Software test automation is an ever-evolving field that continues to make massive impacts in organizations–reducing time-to-market, increasing quality, all while reducing costs. This post is an interview with a leading test-automation engineer, with depth of experience in the field. This interview will give you historical perspective and a fascinating view of where test automation is going.
Test automation allows you to deploy software much faster, much more accurately, and with much less cost. What’s not to love?
However, test automation is increasingly complex. Replicating customer behavior when they may be interacting with you on a computer, over a TV, on a smartphone, and numerous other ways becomes incredibly complex very quickly.
On top of this, software needs to interact on the back end in high volume, customized enterprise environments. However, top engineers are solving these problems every day and extending test automation to spaces that could previously only be tested with brute human force.
How do you ensure the experience for the customer is good across all of those platforms? You can’t throw a bunch of people at it to test every scenario. It’s too expensive and time-consuming. You need some way for a machine to check all of this quickly and cheaply.
About the Leading Test-Automation Engineer
We sat down with a BETSOL engineer to hear more about the future and trends of test automation.
Ignacio has been in Quality Assurance for 17 years, and in test automation for 10 years with experience in manual and automated tests, functional, system, and integration testing practices. He has also served in three Fortune 500 companies.
What do you see is the key benefit of having test automation as a company?[Ignacio]
Customers demand not only good products but also good quality and price. Test automation makes the difference in whether a company can deliver products of superb quality, quickly, and efficiently.
With test automation, it is possible to increase the speed of the testing to get better performance than manual testing, better quality, and all this is reflected in a low cost.
What are some surprising types of tests you’re able to automate now that you weren’t able to a year or two ago?[Ignacio]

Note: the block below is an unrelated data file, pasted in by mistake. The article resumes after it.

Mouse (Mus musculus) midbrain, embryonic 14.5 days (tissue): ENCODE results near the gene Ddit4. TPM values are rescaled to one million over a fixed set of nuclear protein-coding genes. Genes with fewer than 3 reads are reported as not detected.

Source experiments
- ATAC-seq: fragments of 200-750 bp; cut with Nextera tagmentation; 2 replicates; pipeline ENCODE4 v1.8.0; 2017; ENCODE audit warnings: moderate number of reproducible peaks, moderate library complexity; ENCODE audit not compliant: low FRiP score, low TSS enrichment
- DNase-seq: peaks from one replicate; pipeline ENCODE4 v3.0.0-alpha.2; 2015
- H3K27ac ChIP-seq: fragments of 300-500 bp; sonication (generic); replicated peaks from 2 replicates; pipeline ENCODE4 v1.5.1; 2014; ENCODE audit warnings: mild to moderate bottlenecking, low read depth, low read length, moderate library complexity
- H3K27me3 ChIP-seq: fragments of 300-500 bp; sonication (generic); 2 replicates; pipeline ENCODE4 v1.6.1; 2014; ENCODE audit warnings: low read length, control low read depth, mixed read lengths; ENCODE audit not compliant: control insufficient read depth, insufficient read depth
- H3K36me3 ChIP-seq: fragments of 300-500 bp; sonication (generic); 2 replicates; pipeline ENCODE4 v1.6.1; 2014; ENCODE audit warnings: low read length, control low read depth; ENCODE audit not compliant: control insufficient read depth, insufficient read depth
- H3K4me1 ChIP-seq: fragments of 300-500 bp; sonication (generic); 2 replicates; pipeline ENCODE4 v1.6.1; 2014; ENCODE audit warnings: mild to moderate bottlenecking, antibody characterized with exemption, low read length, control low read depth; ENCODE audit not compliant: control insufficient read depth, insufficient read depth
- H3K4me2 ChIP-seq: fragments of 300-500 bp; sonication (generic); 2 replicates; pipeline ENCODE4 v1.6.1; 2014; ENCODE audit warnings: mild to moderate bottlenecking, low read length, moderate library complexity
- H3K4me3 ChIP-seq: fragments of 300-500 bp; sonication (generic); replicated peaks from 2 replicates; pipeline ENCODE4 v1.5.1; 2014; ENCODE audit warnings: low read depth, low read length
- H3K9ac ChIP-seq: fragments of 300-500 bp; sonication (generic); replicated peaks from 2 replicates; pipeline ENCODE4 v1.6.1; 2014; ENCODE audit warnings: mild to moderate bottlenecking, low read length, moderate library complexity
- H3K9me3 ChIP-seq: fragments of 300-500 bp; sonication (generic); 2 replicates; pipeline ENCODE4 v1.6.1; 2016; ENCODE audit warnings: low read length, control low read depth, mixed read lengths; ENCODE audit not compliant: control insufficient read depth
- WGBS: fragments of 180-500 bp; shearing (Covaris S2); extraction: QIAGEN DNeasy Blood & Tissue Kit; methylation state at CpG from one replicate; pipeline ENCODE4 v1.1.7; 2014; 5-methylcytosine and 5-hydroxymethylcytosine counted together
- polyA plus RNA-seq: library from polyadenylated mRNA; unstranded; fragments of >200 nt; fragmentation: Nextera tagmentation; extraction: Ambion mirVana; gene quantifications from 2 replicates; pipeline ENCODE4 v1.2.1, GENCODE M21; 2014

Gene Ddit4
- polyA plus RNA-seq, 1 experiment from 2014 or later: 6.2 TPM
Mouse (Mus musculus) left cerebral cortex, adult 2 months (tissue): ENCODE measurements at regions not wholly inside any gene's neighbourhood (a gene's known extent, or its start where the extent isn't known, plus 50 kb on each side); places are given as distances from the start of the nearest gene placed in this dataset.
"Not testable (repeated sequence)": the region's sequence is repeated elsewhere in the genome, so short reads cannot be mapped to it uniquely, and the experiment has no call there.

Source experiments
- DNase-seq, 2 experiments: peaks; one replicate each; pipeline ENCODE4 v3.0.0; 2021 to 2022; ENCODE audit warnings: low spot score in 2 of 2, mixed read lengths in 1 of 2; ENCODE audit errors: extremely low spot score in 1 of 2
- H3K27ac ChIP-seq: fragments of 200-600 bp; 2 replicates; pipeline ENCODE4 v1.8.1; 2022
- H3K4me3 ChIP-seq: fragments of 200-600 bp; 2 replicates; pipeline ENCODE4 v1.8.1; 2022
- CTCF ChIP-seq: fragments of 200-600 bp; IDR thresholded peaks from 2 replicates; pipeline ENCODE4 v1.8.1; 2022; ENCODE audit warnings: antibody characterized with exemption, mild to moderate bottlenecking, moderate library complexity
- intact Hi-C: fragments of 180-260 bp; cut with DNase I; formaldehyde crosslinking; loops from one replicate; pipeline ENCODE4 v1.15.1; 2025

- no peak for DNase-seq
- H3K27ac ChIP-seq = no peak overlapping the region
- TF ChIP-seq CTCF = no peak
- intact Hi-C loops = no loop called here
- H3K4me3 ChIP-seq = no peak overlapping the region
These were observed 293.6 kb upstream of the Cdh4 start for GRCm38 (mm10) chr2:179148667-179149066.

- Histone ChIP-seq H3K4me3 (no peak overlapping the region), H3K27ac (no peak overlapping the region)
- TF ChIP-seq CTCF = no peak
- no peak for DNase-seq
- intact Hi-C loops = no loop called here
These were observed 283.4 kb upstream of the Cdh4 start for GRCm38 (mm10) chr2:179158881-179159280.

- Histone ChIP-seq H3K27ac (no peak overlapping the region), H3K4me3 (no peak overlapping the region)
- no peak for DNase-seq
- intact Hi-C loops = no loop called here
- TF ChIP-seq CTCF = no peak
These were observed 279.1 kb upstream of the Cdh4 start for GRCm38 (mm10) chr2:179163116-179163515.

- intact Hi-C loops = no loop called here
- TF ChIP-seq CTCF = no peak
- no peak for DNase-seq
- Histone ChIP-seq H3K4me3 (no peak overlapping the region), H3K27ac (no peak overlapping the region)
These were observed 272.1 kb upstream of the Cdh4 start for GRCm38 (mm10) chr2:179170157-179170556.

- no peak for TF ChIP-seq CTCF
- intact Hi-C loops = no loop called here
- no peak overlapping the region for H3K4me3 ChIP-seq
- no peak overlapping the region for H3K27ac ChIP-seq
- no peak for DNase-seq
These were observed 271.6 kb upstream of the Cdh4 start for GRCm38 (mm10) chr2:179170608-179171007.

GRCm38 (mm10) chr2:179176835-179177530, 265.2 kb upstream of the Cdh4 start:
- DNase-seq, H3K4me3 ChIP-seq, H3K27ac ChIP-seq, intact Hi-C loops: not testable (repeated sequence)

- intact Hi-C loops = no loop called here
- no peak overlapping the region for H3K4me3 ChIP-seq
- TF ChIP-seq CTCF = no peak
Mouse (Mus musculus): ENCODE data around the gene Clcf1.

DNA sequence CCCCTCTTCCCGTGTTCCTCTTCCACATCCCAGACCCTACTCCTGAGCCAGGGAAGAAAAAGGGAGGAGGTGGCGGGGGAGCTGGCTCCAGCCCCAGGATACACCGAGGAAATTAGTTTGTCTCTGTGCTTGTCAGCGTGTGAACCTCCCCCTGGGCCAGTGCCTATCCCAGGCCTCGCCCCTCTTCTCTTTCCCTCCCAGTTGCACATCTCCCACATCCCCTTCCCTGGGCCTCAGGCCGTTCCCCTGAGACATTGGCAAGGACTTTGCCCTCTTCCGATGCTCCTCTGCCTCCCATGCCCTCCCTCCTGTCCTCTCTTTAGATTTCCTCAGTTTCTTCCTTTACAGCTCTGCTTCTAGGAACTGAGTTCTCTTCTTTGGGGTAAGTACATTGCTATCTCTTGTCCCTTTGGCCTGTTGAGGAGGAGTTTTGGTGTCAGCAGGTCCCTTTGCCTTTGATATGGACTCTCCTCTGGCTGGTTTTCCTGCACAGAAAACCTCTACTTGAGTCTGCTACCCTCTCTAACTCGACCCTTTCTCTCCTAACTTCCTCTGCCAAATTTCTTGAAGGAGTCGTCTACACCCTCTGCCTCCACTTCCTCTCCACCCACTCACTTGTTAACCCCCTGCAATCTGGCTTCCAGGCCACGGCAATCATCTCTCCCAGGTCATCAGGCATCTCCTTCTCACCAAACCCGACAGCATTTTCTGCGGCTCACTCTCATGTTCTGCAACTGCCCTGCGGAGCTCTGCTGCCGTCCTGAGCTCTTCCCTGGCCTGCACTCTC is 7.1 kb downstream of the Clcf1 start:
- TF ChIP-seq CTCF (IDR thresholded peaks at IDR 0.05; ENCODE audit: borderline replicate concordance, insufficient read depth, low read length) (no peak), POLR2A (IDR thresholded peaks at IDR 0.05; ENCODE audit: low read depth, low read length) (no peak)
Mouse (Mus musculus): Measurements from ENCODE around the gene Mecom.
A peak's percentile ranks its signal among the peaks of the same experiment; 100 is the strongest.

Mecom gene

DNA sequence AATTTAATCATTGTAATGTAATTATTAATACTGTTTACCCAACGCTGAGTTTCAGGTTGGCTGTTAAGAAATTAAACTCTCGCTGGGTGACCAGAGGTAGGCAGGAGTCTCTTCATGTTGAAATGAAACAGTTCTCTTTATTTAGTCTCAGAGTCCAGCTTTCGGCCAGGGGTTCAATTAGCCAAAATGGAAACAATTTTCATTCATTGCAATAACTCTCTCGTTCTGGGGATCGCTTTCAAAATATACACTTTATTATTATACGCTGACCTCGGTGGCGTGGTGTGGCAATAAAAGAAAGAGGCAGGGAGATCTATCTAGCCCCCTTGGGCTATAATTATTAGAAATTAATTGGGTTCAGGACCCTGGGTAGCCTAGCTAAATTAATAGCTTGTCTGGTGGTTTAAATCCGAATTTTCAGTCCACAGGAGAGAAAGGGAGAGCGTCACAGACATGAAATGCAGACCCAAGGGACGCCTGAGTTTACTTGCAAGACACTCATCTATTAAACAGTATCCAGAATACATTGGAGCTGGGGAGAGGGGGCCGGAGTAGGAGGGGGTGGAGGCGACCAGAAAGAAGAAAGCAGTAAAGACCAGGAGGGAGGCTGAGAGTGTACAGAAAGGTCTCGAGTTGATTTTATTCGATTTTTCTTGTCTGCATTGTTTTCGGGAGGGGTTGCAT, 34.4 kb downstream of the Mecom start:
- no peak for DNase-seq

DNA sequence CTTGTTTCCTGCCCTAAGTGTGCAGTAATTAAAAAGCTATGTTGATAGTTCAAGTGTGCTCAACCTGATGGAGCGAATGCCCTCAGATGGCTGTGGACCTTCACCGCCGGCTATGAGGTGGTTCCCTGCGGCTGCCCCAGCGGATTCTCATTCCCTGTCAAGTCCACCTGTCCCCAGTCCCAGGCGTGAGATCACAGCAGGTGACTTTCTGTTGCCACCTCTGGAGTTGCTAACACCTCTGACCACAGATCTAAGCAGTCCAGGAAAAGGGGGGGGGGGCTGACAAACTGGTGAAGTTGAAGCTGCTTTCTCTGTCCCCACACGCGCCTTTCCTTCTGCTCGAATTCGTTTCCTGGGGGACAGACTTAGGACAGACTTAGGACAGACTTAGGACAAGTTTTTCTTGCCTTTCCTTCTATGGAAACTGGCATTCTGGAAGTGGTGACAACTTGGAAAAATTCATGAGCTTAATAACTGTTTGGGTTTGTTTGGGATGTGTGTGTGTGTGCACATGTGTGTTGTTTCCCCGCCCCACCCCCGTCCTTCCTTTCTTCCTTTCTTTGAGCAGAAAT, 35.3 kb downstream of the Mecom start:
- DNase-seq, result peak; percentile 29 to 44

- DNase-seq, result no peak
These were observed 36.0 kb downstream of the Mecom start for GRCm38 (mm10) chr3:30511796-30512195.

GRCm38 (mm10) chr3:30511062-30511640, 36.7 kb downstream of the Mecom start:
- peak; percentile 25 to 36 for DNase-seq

I am always amazed at all that is possible to achieve with automation. There are a lot of automation tools depending on the market, but what I have seen continuously growing is mobile technology which is more and more demanding than a couple of years ago and every day it is possible to do more automation in this area than was done manually in the past.
What do you see as the future of test automation?[Ignacio]
We know right now that manual testing is decreasing with time and test automation is increasing and becoming more demanding and required for the different markets.
The technology has reached the traditional and new markets, and for most of them, test automation will be necessary to make them more efficient and competitive.
What is the biggest challenge when transitioning from traditional manual testing to automated testing?[Ignacio]
I had the opportunity to live this process myself, and based on my experience the biggest problem are the manual testers themselves. Many of them will have a fundamental opposition to the change, and the management should be smart enough to encourage the people who will be directly involved in this process, prepare and train them accordingly with time before the process starts.
What are the biggest mistakes companies make during these transitions?[Ignacio]
To expect that people will do this transition smoothly. It must be done step by step, hiring an expert in automation to help with the training and mentor the manual testers with the different automation tools to be used.
Another big mistake is to start automating everything, which only creates chaos. They should start with a good plan, evaluating first which manual tests can be automated, and concentrate the effort only on those areas.
How does test automation save companies money?[Ignacio]
By doing more testing in less time. This is reflected in the quality of the product and a good image of the company to the customers. With automation, it is possible to be more productive reducing the testing time and covering additional tests which normally cannot be done with manual testing because of restrictions on the number of resources.
If you were an executive, what would you ask your software delivery team to determine if they are ready to make the transition?[Ignacio]
- Which application and tests are going to be automated?
- Which percentage of the manual tests are going to be automated?
- Is the team ready and well prepared to start with test automation?
- Which automation tools are going to be used?
What advice would you give to up and coming software engineers interested in a career in test automation?[Ignacio]
This is a career with continuous growth and demand, which requires one to learn several automation tools and also be ingenious to achieve the objectives when the automation is not possible.
The work market is vast, and because of this, it is possible to finish specialized in a specific automation tool, or in a particular technology.
Always keep learning new technologies and automation tools for different areas like Desktop app, Web app, Unix, performance, mobiles, etc.
Test automation is massively value to software engineering. It improves quality, time-to-market, all while reducing costs. Getting insight from an industry veteran is a fascinating way to see where the field has come from and where it’s going.
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